Thursday, April 18, 2019

A Roman Pilgrim at the Station Churches 2019 (Part 6)

Before we begin the solemn rites of the Triduum, we have to finish up our series of pictures of the Lenten station churches in Rome, which our favorite Roman pilgrim, Agnese Bazzuchi, has so kindly shared with our readers for several years in a row. Grazie mille, carissima!

Wednesday of Passion Week - San Marcello al Corso
This church is dedicated to a Pope who was martyred in the early 4th century, Marcellus I, built over the filthy stables where he was condemned to labor by the Emperor Maxentius; his relics are under the high altar. The church burned down in 1519, and was rebuilt in the opposite orientation from that of the original structure.
Friday of Passion Week - Santo Stefano Rotondo
This church has the peculiar name of “Round St Stephen’s” because it was the only round church built in Rome in antiquity. (The Pantheon is also round, and as a church was also known as “Round St Mary’s”, but was not of course originally built as a church.) The building originally had three rings, but the outermost was removed in a 12th-century restoration.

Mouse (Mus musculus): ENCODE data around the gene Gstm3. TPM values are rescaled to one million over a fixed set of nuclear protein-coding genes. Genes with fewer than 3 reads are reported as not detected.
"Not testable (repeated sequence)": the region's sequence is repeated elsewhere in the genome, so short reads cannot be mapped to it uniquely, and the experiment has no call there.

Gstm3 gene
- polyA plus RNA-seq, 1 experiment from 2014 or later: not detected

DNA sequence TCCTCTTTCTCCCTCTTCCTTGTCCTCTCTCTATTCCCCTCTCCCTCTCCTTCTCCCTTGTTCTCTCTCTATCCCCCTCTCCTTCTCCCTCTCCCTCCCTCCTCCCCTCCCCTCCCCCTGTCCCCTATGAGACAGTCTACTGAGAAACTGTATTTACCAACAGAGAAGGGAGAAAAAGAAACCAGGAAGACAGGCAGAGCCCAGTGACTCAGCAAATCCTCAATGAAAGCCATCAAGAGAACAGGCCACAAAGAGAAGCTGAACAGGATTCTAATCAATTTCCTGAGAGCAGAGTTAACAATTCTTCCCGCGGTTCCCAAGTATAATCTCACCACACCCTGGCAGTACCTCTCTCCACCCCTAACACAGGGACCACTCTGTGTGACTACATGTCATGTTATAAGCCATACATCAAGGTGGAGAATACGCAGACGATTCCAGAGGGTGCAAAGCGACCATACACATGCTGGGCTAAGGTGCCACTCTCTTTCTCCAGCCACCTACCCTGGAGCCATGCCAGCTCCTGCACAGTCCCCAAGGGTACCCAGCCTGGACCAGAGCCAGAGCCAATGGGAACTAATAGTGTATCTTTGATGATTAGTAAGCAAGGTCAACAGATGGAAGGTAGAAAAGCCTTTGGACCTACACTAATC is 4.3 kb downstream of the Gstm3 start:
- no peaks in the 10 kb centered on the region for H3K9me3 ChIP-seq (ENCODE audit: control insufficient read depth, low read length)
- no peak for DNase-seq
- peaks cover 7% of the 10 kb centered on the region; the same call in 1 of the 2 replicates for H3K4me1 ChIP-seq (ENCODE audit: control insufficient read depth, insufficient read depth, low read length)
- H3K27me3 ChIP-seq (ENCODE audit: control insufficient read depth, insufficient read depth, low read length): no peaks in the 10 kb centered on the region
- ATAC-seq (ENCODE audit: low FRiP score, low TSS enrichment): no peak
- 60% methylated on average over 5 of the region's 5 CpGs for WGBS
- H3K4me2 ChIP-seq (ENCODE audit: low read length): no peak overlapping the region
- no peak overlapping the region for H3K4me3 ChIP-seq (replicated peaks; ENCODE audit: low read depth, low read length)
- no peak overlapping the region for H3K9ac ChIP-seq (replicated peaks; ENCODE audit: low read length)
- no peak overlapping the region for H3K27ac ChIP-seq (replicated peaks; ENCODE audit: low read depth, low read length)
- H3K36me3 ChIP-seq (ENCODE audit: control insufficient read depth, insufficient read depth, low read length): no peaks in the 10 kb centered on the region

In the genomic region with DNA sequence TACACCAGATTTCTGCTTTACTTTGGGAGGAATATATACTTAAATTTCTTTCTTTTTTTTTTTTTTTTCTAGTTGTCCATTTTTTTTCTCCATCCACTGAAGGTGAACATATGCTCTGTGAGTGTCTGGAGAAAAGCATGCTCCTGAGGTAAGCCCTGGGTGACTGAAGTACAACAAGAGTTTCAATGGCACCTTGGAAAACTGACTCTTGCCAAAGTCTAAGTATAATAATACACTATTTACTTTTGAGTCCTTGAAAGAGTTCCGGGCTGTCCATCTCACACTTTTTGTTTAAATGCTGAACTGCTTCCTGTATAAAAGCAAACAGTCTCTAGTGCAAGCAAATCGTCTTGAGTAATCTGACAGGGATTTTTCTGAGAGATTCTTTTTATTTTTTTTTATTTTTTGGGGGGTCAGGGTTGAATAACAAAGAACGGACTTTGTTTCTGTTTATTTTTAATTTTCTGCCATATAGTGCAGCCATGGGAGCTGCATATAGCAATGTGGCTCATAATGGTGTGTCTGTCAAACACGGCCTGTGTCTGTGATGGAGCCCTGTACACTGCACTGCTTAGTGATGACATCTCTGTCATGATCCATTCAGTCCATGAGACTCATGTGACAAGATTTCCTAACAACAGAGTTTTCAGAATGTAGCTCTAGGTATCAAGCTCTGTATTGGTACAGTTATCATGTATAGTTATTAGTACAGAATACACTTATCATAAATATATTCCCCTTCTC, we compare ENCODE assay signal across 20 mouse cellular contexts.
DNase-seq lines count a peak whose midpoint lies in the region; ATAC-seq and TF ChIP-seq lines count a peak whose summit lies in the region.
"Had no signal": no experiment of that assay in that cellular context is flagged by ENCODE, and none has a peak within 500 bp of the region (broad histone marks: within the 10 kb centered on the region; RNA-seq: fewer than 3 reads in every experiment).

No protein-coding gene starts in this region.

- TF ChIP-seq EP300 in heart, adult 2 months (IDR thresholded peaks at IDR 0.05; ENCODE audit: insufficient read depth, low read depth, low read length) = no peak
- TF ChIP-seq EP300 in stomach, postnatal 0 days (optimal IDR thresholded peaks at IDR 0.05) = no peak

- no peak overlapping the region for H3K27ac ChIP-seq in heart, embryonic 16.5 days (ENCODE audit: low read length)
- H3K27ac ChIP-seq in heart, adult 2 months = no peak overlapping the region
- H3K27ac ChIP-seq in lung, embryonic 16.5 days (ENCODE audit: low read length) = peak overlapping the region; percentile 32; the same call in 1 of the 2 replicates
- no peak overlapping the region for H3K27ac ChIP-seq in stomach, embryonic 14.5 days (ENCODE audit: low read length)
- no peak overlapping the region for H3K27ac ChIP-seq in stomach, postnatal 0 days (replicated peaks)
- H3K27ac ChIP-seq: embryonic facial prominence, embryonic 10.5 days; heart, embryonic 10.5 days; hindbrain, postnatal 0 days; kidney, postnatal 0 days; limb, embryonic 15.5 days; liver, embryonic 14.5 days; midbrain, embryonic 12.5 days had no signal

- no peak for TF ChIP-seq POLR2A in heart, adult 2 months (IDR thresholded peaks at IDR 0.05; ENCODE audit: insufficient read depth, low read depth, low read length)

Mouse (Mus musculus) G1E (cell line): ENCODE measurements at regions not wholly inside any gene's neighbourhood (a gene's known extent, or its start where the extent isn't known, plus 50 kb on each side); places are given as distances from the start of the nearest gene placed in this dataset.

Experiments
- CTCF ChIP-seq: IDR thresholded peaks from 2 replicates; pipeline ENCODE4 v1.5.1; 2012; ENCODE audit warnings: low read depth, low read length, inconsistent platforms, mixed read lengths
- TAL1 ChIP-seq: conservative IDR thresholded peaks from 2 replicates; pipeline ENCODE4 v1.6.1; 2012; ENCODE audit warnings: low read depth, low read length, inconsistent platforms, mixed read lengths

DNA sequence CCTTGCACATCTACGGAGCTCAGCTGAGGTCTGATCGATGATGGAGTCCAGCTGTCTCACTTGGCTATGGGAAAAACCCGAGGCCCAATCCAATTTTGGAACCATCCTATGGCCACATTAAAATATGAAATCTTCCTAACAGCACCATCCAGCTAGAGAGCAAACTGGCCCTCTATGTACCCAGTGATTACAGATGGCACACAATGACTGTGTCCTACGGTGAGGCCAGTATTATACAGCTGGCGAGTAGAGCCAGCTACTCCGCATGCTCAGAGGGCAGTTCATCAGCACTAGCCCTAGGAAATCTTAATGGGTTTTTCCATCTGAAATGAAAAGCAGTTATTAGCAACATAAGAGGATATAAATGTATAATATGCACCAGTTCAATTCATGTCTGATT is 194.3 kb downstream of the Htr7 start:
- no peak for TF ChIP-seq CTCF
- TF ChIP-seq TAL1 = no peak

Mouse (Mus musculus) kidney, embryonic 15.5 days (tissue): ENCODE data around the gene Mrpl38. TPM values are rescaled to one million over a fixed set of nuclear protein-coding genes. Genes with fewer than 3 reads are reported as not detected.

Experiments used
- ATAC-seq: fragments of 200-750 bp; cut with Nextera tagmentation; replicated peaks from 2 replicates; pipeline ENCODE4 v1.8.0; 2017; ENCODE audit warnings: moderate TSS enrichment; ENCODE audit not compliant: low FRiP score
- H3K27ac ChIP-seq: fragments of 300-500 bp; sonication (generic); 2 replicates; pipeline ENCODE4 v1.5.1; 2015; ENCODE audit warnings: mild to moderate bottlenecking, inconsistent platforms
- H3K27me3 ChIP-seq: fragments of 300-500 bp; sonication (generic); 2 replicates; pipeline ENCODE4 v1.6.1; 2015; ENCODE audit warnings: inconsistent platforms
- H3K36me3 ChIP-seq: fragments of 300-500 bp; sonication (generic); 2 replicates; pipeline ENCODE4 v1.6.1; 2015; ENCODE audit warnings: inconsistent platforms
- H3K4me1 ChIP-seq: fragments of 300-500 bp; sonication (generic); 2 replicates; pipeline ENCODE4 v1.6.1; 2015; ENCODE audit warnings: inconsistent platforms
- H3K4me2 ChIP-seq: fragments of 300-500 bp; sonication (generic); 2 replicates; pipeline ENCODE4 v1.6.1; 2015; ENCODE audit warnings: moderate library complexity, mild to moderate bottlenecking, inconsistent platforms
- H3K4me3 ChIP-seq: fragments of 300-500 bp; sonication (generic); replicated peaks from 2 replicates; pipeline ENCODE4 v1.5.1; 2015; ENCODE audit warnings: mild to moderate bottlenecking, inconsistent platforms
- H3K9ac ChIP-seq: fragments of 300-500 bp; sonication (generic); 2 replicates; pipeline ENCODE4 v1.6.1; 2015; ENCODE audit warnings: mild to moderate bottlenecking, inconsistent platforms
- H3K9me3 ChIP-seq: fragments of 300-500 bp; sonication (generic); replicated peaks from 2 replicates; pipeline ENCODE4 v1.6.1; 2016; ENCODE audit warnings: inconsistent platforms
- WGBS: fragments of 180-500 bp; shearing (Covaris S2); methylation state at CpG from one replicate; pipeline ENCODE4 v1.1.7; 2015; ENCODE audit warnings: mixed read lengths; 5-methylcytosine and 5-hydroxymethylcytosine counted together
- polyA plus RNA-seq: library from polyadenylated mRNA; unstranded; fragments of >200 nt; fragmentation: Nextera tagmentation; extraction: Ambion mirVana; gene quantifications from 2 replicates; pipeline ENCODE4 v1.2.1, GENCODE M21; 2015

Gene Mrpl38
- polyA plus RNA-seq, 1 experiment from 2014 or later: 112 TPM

The evening Masses at the Lenten Stations are organized by the diocese of Rome and the Pontifical Commission for the Cult of the Martyrs. This is an especially important station for the latter group, since the walls of the church, which goes back to the fifth-century, were painted in the later 16-century with vivid (too vivid, in the opinion of many), depictions of early Christian martyrdoms. On the right is seen an elaborately carved wooden tabernacle, formerly placed on the high altar.
Saturday of Passion Week - St John at the Latin Gate
The building seen in the first photo is not St John at the Latin Gate, but a small oratory next to it known as St John “in oleo - in the oil.” According to a tradition known to Tertullian, and repeated by St Jerome, St John the Evangelist came to Rome some time after the death of Ss Peter and Paul; under the Emperor Domitian, he was boiled in a pot of oil, but emerged from it not only unscathed, but healthier than he had been. He was then banished to the Greek island of Patmos, where he wrote the Apocalypse; a feast commemorating this attempted martyrdom of the Apostle was on the general Calendar until 1960. The oratory is said to be on the very spot where the pot of oil was set up; it is attributed to Donatello Bramante, the original architect in charge of rebuilding St Peter’s Basilica in the early 16th-century. (The vestments are red since this is now the vigil Mass of Palm Sunday in the new rite.)

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